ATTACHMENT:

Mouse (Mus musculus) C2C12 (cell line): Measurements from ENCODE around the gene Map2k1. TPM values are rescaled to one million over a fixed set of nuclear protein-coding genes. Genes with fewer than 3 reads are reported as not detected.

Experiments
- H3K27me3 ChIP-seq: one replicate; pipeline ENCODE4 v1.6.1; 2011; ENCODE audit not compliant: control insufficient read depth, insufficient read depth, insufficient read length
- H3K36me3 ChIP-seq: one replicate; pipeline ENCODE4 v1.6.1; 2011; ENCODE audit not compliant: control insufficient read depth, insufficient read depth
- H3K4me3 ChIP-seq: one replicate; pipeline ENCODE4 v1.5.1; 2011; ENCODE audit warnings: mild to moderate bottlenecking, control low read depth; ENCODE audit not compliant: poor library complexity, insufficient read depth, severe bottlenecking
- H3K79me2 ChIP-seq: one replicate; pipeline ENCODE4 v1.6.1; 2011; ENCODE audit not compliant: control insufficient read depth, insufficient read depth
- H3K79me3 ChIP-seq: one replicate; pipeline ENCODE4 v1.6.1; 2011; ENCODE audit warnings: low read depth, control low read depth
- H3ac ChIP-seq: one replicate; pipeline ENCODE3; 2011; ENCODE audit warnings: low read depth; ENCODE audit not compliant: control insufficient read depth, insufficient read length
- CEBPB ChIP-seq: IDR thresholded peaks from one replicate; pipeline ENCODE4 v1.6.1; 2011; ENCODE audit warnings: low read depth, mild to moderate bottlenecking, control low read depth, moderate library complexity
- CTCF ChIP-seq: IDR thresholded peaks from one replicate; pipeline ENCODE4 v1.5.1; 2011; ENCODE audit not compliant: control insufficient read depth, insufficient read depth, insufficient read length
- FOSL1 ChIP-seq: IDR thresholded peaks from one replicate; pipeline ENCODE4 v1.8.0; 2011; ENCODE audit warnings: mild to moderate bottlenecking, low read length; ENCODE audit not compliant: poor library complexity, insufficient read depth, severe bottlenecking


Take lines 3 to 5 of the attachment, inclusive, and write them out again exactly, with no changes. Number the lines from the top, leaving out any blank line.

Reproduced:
- H3K27me3 ChIP-seq: one replicate; pipeline ENCODE4 v1.6.1; 2011; ENCODE audit not compliant: control insufficient read depth, insufficient read depth, insufficient read length
- H3K36me3 ChIP-seq: one replicate; pipeline ENCODE4 v1.6.1; 2011; ENCODE audit not compliant: control insufficient read depth, insufficient read depth
- H3K4me3 ChIP-seq: one replicate; pipeline ENCODE4 v1.5.1; 2011; ENCODE audit warnings: mild to moderate bottlenecking, control low read depth; ENCODE audit not compliant: poor library complexity, insufficient read depth, severe bottlenecking